Protests continue in Chicago a day after mayor apologizes for police problems
A protester yells during a demonstration outside the office of Chicago Mayor Rahm Emanuel in Chicago, Illinois, United States, December 7, 2015. REUTERS/Jim Young

Protests continued in Chicago on Thursday starting with a "die-in" by medical students, a day after embattled Mayor Rahm Emanuel emotionally apologized for the 2014 police shooting of a 17-year-old black teen.

Dozens of students of different races laid down in front of City Hall for 16 minutes at the start of the work day, some holding signs reading "Do No Harm." The protest, broadcast by local media, called for Emanuel's resignation, as did hundreds of demonstrators who shut down city streets on Wednesday.

The protesters chose 16 minutes to symbolize the 16 times white police officer Jason Van Dyke shot Laquan McDonald in 2014, according to WGN-TV. Release of police video of the shooting and a murder charge against Van Dyke came more than a year after McDonald's death, and the delay prompted more than two weeks of protests in the nation's third-largest city.

Another protest was planned for evening rush hour downtown.

High-profile killings of black men in U.S. cities have stirred a national debate about the use of force by police, particularly against racial minorities.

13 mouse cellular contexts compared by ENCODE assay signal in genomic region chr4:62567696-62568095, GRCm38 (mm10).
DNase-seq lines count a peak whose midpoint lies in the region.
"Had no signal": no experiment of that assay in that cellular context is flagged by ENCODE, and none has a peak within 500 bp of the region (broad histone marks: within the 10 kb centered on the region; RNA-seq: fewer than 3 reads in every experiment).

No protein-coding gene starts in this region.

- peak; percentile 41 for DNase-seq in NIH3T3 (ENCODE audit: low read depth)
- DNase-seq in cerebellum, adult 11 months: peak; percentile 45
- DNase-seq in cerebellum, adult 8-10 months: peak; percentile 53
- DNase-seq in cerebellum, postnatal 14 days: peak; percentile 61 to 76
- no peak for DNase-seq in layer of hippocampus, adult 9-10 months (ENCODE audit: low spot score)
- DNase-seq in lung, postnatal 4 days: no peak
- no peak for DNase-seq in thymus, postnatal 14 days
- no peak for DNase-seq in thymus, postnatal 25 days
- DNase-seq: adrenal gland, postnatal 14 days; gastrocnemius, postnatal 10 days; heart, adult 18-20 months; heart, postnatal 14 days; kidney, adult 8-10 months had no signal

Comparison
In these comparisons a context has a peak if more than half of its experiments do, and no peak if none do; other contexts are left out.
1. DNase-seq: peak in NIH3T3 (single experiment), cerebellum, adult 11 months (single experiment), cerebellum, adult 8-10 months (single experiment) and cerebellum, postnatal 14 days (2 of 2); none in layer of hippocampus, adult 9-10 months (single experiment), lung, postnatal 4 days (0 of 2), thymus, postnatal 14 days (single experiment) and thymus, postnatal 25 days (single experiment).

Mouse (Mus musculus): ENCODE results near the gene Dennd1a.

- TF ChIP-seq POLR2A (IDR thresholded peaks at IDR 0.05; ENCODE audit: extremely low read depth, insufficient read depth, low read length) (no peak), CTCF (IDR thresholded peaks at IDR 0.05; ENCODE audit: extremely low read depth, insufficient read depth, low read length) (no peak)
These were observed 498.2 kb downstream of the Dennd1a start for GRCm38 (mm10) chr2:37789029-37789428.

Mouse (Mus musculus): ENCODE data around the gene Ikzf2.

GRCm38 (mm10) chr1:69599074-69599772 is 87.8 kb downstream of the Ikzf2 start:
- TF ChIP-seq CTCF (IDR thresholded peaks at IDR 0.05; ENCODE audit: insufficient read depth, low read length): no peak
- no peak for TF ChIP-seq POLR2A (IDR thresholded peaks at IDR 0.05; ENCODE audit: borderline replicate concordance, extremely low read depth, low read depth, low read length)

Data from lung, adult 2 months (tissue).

Emanuel and Cook County State's Attorney Anita Alvarez have faced sharp criticism over their handling of police shootings. The city made a $5 million settlement to McDonald's family after Emanuel's re-election in April, and critics have complained that it took too long to charge Van Dyke.

Emanuel has recently taken steps to reform the police department, including setting up a task force to review police accountability and firing the police superintendent.

But outrage has mounted over the McDonald shooting and police misconduct overall. Two black state representatives have introduced a bill that would allow the mayor to be recalled.

"We can't continue to have a city that's in turmoil like this," said Rep. La Shawn Ford, who like Emanuel is a Democrat and sponsored the bill. Ford told Reuters the bill, which would not be considered until mid-January, would allow the community to prove their rhetoric is serious.

Lorenzo Davis, former supervising investigator of the city's Independent Police Review Authority, told CNN on Thursday the mayor should resign because he is "a bad judge of character."

Davis, who has said he was fired after refusing to change findings that showed police were at fault, said Emanuel made bad hiring decisions, pointing to former Police Superintendent Garry McCarthy and former Chicago Public Schools CEO Barbara Byrd-Bennett, who pleaded guilty in October to bribery charges.

(Writing by Mary Wisniewski; Additional reporting by Justin Madden and Suzannah Gonzales in Chicago; Editing by David Gregorio)